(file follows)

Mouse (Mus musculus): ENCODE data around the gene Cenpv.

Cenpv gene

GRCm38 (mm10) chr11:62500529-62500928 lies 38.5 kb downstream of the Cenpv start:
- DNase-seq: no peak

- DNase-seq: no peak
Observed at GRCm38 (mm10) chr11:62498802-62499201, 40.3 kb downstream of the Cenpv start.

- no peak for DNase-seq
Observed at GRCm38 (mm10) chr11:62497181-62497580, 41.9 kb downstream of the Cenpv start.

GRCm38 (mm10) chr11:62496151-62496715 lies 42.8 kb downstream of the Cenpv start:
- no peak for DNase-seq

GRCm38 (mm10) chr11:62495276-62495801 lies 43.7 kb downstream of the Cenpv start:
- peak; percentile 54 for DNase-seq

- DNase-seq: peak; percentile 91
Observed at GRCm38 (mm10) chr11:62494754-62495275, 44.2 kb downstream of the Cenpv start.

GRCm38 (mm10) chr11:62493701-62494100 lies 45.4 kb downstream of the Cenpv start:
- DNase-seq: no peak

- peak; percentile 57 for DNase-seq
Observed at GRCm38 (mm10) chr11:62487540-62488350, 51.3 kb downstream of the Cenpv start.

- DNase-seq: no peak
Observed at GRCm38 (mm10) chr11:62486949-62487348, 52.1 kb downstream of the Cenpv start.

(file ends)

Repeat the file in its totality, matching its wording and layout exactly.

Mouse (Mus musculus): ENCODE data around the gene Cenpv.

Cenpv gene

GRCm38 (mm10) chr11:62500529-62500928 lies 38.5 kb downstream of the Cenpv start:
- DNase-seq: no peak

- DNase-seq: no peak
Observed at GRCm38 (mm10) chr11:62498802-62499201, 40.3 kb downstream of the Cenpv start.

- no peak for DNase-seq
Observed at GRCm38 (mm10) chr11:62497181-62497580, 41.9 kb downstream of the Cenpv start.

GRCm38 (mm10) chr11:62496151-62496715 lies 42.8 kb downstream of the Cenpv start:
- no peak for DNase-seq

GRCm38 (mm10) chr11:62495276-62495801 lies 43.7 kb downstream of the Cenpv start:
- peak; percentile 54 for DNase-seq

- DNase-seq: peak; percentile 91
Observed at GRCm38 (mm10) chr11:62494754-62495275, 44.2 kb downstream of the Cenpv start.

GRCm38 (mm10) chr11:62493701-62494100 lies 45.4 kb downstream of the Cenpv start:
- DNase-seq: no peak

- peak; percentile 57 for DNase-seq
Observed at GRCm38 (mm10) chr11:62487540-62488350, 51.3 kb downstream of the Cenpv start.

- DNase-seq: no peak
Observed at GRCm38 (mm10) chr11:62486949-62487348, 52.1 kb downstream of the Cenpv start.